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Justice Department Challenges Alabama Law Criminalizing Gender Transitional Medical Care

The Justice Department on Friday filed a lawsuit challenging a law recently enacted in Alabama, Senate Bill 184, criminalizing the provision of gender transition medical care to minors.

In a statement on Friday, the Justice Department said the bill “denies necessary medical care to children based solely on who they are, and it threatens criminal prosecution and jail time for doctors, parents and anyone else who provides or “causes” this care. .”

The US complaint alleges that the new law’s criminal prohibition on providing certain medically necessary care to transgender minors violates the Equal Protection Clause of the Fourteenth Amendment. The ministry is also asking the court to issue an immediate order to prevent the law from coming into force.

The legislation makes it a crime for anyone to “indulge in or cause” specific types of medical care for transgender minors.

“SB 184 thus discriminates against transgender youth by denying them access to certain forms of medically necessary care,” the Justice Department said in the statement. “It further discriminates against transgender youth by denying them access to particular procedures while allowing non-transgender minors to access the same or similar procedures. Penalties for violating the law include up to 10 years in prison and a fine of up to $15,000. SB184 would force parents of transgender minors, medical professionals and others to choose between forgoing medically necessary procedures and treatments or facing criminal prosecution. The US complaint alleges that SB184 violates the Equal Protection Clause by discriminating on the basis of sex and transgender status.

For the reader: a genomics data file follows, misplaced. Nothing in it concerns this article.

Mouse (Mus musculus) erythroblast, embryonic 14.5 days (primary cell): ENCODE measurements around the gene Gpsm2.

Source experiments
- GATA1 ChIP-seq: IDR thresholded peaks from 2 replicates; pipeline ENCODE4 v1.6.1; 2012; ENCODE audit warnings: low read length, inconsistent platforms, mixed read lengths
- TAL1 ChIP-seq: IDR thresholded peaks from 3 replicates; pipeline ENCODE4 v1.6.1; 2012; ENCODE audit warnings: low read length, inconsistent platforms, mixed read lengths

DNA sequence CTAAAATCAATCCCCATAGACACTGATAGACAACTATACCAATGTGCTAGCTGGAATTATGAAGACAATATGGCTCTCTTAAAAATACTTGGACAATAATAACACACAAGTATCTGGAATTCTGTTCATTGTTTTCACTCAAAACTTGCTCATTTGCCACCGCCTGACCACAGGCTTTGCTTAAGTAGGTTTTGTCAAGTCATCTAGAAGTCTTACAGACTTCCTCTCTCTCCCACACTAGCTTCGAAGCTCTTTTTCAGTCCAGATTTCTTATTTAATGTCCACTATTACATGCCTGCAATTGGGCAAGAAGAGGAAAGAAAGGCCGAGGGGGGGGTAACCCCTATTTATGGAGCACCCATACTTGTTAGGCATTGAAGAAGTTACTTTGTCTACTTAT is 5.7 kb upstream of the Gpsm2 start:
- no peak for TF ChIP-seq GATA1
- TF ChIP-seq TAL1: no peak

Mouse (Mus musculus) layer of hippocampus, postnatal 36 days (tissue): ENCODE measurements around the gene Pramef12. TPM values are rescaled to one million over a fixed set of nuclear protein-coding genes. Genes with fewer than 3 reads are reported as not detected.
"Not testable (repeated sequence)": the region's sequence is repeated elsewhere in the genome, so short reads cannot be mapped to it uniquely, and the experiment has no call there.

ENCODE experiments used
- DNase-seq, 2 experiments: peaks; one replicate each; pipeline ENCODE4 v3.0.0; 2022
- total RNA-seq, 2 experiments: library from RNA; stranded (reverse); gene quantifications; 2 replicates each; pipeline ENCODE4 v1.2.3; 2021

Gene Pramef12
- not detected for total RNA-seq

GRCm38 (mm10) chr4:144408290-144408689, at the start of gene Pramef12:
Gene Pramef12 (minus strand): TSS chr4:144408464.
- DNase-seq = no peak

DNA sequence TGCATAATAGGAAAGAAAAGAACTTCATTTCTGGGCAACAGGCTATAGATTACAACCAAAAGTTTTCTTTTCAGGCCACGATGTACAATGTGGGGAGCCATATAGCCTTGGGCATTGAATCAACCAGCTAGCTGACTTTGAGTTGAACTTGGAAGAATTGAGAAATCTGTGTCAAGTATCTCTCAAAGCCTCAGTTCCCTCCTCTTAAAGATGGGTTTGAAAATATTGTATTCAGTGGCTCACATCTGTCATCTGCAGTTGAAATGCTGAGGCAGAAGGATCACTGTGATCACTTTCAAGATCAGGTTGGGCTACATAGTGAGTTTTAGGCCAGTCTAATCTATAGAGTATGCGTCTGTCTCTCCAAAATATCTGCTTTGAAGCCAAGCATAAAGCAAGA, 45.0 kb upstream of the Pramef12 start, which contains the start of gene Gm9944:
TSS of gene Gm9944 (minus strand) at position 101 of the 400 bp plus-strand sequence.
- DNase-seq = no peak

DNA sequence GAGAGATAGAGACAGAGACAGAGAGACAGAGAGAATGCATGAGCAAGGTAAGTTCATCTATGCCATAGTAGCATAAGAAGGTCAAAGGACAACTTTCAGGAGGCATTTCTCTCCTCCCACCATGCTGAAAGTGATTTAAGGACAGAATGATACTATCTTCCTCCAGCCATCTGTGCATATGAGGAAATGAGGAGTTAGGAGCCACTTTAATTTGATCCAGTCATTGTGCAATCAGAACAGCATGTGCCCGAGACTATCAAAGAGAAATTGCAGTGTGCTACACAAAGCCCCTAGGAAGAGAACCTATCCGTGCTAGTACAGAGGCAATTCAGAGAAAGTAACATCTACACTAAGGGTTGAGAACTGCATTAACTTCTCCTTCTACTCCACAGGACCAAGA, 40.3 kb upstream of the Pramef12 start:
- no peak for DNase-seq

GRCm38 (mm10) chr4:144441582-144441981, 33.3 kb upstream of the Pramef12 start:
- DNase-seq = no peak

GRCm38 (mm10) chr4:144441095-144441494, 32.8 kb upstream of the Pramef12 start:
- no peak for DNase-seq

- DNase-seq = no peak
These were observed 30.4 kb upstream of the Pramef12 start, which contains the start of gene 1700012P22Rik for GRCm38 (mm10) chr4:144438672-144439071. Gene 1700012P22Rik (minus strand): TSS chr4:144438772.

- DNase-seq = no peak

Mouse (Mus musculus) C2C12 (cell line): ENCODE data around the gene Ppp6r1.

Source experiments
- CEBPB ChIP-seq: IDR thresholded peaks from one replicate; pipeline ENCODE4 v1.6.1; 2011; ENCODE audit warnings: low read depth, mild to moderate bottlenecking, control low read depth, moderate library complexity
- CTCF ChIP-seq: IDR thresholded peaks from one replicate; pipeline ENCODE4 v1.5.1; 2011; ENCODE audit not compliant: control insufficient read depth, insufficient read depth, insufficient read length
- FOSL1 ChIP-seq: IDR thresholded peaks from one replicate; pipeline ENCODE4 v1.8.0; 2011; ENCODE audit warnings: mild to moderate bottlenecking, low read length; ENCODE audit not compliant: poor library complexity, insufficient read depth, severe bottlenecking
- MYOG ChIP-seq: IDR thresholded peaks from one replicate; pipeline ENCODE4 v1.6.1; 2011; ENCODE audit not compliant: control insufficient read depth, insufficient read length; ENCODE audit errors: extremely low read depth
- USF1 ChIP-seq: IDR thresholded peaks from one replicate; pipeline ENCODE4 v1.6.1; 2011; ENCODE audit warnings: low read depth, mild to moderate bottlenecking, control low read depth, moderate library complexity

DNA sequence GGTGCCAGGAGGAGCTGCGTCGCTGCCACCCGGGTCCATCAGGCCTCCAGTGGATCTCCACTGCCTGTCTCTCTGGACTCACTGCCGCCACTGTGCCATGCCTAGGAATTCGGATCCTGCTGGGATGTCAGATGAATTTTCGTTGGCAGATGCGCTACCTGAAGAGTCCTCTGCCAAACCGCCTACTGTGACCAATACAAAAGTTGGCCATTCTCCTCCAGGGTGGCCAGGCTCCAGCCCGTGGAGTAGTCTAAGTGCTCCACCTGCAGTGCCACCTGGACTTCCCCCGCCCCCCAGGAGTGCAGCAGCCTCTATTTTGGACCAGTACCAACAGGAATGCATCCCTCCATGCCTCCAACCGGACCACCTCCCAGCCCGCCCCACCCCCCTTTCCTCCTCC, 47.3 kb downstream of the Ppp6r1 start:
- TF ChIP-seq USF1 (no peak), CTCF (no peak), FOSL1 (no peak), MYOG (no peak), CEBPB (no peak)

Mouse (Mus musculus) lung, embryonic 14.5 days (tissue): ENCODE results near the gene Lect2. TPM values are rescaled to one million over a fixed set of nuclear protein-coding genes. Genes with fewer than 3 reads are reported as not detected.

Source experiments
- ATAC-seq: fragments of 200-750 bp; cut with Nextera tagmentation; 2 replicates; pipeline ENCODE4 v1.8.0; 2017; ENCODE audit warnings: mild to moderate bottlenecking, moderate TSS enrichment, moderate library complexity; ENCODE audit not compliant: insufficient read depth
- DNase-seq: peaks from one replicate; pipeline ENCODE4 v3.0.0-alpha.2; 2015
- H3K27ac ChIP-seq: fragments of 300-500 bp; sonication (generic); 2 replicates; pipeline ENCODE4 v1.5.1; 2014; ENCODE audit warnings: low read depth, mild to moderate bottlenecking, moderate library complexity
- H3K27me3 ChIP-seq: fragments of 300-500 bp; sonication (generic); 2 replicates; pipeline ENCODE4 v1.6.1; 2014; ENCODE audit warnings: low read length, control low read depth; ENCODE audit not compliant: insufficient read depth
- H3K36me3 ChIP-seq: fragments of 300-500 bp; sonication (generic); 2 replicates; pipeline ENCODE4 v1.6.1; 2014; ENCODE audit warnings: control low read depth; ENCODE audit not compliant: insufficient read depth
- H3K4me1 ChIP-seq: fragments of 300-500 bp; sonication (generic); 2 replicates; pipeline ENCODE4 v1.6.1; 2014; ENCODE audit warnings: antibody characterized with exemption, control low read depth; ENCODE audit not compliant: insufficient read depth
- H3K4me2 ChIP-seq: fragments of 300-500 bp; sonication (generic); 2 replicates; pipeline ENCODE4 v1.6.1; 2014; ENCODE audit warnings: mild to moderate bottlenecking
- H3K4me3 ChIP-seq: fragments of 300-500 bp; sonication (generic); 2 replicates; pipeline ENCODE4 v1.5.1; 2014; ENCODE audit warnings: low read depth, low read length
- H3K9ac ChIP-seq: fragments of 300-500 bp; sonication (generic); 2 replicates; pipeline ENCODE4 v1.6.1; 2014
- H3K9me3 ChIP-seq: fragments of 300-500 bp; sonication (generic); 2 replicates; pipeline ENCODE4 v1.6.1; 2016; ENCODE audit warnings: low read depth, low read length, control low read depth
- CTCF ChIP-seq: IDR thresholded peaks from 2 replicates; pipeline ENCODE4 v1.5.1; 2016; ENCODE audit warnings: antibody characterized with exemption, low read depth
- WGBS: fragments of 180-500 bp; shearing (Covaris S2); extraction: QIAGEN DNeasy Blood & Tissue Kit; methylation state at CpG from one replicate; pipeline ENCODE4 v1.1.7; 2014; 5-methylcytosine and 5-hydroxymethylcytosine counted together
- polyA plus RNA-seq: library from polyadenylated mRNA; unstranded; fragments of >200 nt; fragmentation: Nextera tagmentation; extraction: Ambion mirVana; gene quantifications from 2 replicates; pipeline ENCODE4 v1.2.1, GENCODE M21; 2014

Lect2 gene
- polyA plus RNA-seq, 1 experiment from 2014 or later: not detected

The lawsuit joins another lawsuit filed by four Alabama parents of transgender teens filed in April.

Friday’s filing is the latest action by the Justice Department to address discrimination based on gender identity, including illegal restrictions on medical care for transgender youth. On March 31, 2022, the Civil Rights Division issued a letter to all state attorneys general reminding them of the constitutional and federal statutory provisions that protect transgender youth from discrimination.

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The complaint in action is being handled by Deputy Chief Coty Montag and prosecutors Alyssa Lareau, Kaitlin Toyama and Renee Williams of the Federal Coordination and Compliance Section of the Civil Rights Division; John Powers, Assistant Attorney General for Civil Rights; Assistant U.S. Attorney Jason Cheek for the Northern District of Alabama; and Assistant U.S. Attorney Stephen Wadsworth for the Central District of Alabama.

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